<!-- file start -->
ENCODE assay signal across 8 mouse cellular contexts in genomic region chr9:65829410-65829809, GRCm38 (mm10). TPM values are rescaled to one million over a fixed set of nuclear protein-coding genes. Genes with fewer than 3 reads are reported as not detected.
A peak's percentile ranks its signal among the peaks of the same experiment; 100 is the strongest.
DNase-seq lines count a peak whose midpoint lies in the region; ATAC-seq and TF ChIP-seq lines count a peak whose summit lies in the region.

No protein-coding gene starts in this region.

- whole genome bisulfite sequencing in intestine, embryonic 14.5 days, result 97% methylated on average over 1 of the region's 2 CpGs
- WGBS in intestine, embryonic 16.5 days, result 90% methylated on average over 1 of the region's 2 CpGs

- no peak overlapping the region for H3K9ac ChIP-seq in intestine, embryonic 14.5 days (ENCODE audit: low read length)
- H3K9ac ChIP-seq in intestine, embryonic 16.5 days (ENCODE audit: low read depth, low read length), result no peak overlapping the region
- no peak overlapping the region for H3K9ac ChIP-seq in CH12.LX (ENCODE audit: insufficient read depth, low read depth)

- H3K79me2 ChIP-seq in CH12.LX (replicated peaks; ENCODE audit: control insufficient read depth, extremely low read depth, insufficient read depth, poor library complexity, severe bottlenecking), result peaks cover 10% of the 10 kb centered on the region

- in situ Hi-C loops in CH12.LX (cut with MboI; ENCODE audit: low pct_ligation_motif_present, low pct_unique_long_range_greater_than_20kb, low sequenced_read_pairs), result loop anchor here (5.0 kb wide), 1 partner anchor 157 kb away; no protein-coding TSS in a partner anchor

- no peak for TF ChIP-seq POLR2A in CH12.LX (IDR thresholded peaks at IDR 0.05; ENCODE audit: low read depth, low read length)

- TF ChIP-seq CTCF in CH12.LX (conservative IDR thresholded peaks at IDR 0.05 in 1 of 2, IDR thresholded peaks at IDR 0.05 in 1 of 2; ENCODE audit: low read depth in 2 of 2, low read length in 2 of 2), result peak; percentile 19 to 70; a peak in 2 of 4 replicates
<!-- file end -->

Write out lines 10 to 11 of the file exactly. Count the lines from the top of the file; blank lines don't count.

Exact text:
- H3K79me2 ChIP-seq in CH12.LX (replicated peaks; ENCODE audit: control insufficient read depth, extremely low read depth, insufficient read depth, poor library complexity, severe bottlenecking), result peaks cover 10% of the 10 kb centered on the region

- in situ Hi-C loops in CH12.LX (cut with MboI; ENCODE audit: low pct_ligation_motif_present, low pct_unique_long_range_greater_than_20kb, low sequenced_read_pairs), result loop anchor here (5.0 kb wide), 1 partner anchor 157 kb away; no protein-coding TSS in a partner anchor